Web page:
This encounter with the love of God in the Eucharist in turn impels us to encounter our neighbour, that is, with our brother. Thus, the Eucharist or, we could say, Eucharistic spirituality that is derived from our understanding of the sacrament of the Eucharist leads us to the same experience as that of the Apostle of the Gentiles, Saint Paul: “I no longer live, it is Christ who lives in me” (Gal 2:20). Thus, Eucharistic spirituality responds or, more exactly, corresponds to the spirit of Lent, in a word, to Christian spirituality, that of making each Christian another Christ, that is, men and women raised up to reflect the perfection of the Father in being compassionate and merciful.
Eucharistic spirituality thus realises, on the one hand, the experience of encountering God (through prayer) and others (through fraternity) while, on the other, the exercise of a transforming Christian praxis (through service). Hence, a prayerful, fraternal and servant life indubitably traces out a path of conversion in keeping with the spirit of Lent. This is precisely insofar as Eucharistic spirituality leads to a Christian orthopraxis which signifies maturity in faith. Thus, Eucharistic spirituality (prayer, brotherhood, and service) as well as the three pillars of the Lenten season (prayer, almsgiving and fasting) are directed to forming Christians convinced and committed to the cause of the Kingdom of God, that is, personal and communal conversion and, hence, social transformation. What has been said pertains to the bringing about of a more just and more fraternal world while awaiting the coming of the Lord.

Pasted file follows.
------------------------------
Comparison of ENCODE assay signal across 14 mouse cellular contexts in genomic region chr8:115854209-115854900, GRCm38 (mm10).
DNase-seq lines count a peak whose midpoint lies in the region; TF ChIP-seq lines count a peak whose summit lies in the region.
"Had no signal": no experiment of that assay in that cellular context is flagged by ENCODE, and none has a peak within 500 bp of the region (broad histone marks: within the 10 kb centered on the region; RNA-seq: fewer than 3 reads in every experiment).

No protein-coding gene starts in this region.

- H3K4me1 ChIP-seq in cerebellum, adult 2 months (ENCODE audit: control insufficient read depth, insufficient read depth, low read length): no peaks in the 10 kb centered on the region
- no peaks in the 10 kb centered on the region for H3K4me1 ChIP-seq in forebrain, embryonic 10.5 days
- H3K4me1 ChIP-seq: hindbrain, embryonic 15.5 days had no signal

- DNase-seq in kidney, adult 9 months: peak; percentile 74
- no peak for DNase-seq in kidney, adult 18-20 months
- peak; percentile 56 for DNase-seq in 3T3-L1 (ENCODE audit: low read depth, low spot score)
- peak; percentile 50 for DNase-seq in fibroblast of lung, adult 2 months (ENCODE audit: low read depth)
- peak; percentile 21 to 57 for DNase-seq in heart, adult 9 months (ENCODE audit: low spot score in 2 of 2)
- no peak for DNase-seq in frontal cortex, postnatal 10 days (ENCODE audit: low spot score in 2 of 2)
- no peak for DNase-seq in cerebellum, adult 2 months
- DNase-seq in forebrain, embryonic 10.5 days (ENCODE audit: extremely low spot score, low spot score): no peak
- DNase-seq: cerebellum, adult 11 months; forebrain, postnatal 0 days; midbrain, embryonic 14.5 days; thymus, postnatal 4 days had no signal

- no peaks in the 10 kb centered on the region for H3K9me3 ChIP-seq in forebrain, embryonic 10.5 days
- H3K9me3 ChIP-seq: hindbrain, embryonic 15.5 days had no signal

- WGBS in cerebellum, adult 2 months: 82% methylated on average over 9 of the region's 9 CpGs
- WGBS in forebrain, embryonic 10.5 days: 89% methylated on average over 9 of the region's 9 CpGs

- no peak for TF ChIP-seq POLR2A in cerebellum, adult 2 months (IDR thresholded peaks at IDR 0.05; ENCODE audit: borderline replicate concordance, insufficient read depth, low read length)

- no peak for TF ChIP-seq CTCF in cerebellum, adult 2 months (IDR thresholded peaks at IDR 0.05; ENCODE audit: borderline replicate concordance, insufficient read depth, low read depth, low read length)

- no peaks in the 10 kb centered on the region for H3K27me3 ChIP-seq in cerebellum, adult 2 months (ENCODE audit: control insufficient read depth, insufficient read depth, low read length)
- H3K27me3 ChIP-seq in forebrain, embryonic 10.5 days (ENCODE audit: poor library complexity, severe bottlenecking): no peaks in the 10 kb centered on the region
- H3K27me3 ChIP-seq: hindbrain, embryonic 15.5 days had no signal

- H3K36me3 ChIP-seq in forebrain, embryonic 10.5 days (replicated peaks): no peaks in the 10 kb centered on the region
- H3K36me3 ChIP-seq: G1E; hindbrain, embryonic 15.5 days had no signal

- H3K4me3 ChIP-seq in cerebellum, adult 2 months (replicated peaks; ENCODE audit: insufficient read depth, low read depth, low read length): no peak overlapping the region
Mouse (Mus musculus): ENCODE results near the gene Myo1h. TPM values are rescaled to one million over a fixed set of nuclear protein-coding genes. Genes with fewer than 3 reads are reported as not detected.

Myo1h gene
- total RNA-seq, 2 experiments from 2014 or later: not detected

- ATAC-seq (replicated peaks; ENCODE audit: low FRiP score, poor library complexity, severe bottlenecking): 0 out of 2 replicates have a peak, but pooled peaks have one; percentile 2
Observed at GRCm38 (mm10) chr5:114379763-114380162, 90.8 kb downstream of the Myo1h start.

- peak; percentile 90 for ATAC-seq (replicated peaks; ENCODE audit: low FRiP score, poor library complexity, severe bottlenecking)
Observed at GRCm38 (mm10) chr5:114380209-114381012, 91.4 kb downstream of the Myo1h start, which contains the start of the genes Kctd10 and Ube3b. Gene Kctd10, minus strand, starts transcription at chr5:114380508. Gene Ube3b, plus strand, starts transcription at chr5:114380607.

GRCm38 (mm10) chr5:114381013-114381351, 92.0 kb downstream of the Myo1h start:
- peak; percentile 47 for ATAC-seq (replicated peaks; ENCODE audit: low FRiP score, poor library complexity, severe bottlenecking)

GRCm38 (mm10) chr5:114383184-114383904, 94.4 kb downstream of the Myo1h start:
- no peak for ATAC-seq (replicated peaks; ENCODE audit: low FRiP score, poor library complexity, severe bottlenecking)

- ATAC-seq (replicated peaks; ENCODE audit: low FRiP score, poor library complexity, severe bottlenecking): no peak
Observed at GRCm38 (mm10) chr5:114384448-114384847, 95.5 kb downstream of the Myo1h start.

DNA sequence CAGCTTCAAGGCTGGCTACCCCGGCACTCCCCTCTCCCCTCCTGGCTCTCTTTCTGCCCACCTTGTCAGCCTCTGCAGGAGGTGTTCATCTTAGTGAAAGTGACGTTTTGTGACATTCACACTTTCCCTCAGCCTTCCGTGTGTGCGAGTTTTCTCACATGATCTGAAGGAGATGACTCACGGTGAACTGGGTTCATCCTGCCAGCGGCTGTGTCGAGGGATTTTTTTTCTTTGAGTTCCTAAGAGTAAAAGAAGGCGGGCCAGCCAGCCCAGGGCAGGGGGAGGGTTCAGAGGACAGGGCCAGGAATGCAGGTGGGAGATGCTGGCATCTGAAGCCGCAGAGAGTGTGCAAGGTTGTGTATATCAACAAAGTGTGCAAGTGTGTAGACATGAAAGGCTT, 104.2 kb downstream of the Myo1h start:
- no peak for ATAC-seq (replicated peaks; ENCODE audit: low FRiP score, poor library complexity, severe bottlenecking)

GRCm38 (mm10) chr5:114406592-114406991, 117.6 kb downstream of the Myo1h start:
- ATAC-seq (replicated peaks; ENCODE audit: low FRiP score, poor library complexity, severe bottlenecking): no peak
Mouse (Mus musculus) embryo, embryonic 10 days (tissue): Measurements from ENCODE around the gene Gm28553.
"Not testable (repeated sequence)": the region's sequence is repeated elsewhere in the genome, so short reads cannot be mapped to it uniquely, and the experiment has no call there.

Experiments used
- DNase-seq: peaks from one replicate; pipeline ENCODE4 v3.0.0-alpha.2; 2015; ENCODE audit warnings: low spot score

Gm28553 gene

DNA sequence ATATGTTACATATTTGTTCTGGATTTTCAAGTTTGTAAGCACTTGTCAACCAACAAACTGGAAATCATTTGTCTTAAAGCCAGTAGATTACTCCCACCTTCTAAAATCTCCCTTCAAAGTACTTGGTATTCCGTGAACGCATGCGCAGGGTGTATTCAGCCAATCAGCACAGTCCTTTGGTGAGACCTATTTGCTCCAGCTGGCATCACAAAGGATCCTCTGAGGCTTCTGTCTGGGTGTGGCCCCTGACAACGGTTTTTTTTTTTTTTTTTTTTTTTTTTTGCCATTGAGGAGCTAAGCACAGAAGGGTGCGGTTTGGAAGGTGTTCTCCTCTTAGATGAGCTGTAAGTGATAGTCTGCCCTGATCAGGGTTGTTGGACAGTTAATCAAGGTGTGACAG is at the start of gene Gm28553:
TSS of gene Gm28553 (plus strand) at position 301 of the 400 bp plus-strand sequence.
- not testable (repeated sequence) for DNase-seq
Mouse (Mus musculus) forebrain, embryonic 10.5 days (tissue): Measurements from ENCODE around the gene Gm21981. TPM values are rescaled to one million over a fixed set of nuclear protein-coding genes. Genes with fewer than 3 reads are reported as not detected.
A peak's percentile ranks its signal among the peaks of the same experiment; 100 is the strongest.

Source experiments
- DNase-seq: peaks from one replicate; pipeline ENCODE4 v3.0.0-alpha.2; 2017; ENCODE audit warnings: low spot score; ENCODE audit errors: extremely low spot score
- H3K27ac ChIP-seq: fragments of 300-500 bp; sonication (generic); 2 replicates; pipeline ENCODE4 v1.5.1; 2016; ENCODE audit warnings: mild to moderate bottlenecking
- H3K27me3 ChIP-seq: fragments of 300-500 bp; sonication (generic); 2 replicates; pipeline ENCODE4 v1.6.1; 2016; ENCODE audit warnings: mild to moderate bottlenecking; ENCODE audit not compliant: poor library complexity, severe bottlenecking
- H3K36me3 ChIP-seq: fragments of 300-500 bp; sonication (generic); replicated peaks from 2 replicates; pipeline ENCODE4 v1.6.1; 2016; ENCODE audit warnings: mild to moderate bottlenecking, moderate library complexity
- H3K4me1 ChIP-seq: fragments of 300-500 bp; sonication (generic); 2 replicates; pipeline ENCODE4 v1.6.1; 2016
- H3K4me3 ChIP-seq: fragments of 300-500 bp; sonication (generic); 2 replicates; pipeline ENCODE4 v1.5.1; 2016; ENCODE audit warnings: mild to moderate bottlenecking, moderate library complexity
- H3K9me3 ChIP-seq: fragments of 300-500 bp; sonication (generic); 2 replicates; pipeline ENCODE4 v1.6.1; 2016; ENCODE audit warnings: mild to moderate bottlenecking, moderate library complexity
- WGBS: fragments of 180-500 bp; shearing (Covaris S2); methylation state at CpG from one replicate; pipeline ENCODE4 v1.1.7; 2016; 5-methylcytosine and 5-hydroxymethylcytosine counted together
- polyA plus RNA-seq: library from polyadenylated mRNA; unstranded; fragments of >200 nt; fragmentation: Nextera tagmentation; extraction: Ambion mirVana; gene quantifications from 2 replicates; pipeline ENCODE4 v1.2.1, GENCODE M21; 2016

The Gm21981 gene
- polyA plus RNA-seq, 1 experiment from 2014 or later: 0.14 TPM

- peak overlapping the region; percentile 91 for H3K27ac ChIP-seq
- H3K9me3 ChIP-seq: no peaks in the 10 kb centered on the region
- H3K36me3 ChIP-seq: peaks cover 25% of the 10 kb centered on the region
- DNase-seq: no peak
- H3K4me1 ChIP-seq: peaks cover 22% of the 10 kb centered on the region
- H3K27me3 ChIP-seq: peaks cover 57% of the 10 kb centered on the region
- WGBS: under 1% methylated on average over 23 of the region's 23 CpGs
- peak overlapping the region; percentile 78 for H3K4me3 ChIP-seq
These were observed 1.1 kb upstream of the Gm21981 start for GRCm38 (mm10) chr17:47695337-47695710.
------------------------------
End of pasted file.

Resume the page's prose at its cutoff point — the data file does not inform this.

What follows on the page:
In short, living the Lenten path of conversion in the Eucharistic spirituality means undertaking in the first place, through prayer, communion with Jesus in the Eucharist and, thus, with the Church. Secondly, through fraternity, we become aware that the Christian life is lived in community, that consists in building bonds of brotherhood. And finally, in the third place, starting from the service, it entails realizing that the Christian life, through faith in the Eucharist, implies a commitment towards the world. Therefore, prayer, fraternity, and service we realize the need to commit ourselves to the transformation of society, that consists in facing the historical and social reality in order to bring about a different world, a new world: more just and more fraternal.
Such is our mission in light of the Rule of Life and such is likewise the purpose of the Church during this season of Lent calling us to conversion. In this dynamic, the task for us Blessed Sacrament religious in this favourable time of Lent consists in becoming focused by our own spirituality. It is about living it better but also, above all, presenting it to our parishioners and laity as a path of conversion along which we move step by step, but surely and certainly, to the Resurrection. That means it will lead us to the celebration of the Paschal Mystery with a new heart and a renewed life and, hence, to rise with Christ.
Brother Christophe Mendy, sss
from NOTIBIP 78 - March 2022